• Terrorists detonate a car bomb August 15 amid a throng of shoppers in the town of Omagh, killing 28 people, and injuring more than 200 others. It is the worst incident of sectarian violence in 30 years.


  • The Irish National Liberation Army, a small but violent anti-British group opposed to the Northern Ireland peace agreement, announce a cease-fire August 23, offering a significant boost to restoring confidence in Northern Ireland's search for peace.


  • The Protestant leader of Northern Ireland's new proposed government and the head of the IRA-allied Sinn Fein party meet setting aside years of mistrust and suspicion.


  • Catholic politician John Hume and Protestant leader David Trimble win the Nobel Peace Prize for their work toward the Northern Ireland peace agreement.


  • The British government extends Northern Ireland's deadline to comply with the 1998 Good Friday accord amid debate over Irish Republican Army disarmament. In the interim, the two countries sign four treaties designed to increase political cooperation between Britain and Northern Ireland.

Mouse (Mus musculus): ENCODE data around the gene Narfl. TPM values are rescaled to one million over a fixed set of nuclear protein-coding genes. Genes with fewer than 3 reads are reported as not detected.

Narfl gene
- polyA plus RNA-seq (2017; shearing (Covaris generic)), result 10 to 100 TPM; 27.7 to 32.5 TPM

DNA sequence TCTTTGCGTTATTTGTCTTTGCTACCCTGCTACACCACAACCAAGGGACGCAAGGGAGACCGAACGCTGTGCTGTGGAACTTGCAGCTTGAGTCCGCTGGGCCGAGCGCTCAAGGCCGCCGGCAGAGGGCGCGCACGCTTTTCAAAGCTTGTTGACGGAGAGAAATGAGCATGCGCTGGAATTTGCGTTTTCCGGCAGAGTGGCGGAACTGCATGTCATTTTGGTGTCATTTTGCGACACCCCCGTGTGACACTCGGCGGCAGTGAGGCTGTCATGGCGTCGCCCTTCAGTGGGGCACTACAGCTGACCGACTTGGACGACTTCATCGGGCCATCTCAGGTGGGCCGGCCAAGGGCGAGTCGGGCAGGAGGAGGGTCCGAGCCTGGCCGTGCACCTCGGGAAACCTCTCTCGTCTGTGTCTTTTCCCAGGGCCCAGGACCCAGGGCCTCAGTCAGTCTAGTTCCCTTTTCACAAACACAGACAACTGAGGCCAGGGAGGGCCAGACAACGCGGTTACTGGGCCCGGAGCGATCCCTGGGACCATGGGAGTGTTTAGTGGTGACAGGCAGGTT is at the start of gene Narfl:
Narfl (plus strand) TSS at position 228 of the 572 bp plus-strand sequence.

A prominent Roman Catholic human rights lawyer is killed by a car bomb outside her home. The dissident Protestant Red Hand Defenders claims responsibility for the killing in a call to the BBC.

    Talks aimed at deciding how and when to dispose of paramilitary arms and munitions are suspended until April 13.

    The 17 soldiers who participated in the "Bloody Sunday" killing by British troops in Northern Ireland are entitled to anonymity when they testify, a court ruled June 17. On June 28, Britain's Tony Blair and Ireland's Bertie Ahern began talks in the hopes of making Northern Ireland's peace accord a reality.

    In an effort to revive the Good Friday peace process, Northern Ireland's largest Protestant party rejected July 14 the British government's latest plan that would set up a new, inclusive local government in Northern Ireland before the Irish Repbulican Army gives up any of its guns.

  • © Copyright 1998 The Washington Post Company